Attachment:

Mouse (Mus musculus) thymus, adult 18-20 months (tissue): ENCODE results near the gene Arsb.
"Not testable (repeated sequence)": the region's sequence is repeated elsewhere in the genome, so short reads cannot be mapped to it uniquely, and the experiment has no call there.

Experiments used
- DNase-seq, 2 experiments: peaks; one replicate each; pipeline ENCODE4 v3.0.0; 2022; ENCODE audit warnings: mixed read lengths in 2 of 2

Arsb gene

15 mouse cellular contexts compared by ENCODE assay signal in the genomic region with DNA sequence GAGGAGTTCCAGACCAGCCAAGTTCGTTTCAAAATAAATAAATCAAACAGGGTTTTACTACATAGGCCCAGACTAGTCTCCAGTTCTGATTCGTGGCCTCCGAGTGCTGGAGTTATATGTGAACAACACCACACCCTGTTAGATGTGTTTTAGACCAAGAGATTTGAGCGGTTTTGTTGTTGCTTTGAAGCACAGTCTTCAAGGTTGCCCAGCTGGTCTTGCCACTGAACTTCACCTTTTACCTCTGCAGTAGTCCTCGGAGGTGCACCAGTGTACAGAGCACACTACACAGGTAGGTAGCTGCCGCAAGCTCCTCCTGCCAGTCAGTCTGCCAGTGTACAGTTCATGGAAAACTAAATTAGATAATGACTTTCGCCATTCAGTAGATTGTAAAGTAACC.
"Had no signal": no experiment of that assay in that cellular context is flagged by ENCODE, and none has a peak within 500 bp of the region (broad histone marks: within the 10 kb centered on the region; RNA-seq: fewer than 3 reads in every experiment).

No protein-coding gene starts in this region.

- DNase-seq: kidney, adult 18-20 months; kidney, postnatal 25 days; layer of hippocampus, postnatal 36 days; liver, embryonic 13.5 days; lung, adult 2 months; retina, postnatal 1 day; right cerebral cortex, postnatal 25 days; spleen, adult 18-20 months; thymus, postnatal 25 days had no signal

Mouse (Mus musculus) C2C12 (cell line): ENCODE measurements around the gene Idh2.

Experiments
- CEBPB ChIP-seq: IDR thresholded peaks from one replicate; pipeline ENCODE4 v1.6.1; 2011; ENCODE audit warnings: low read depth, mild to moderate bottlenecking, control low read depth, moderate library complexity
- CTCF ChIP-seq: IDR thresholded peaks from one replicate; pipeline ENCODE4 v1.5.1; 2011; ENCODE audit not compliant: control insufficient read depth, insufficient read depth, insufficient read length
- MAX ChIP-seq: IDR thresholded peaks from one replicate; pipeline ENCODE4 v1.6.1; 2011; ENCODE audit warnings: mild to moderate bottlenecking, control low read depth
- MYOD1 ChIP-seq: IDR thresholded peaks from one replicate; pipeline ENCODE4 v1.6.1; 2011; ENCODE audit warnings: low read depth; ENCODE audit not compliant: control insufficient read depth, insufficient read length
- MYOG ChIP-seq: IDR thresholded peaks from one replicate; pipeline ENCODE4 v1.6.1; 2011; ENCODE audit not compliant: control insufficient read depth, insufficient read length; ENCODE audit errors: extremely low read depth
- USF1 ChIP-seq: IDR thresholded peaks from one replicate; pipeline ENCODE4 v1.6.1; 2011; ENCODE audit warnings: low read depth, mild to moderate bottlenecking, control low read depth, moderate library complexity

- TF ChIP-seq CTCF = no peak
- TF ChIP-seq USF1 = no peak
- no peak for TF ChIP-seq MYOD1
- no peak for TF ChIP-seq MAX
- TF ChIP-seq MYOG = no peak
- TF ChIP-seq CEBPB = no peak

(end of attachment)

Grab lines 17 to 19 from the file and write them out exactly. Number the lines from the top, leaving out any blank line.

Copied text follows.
- USF1 ChIP-seq: IDR thresholded peaks from one replicate; pipeline ENCODE4 v1.6.1; 2011; ENCODE audit warnings: low read depth, mild to moderate bottlenecking, control low read depth, moderate library complexity

- TF ChIP-seq CTCF = no peak
- TF ChIP-seq USF1 = no peak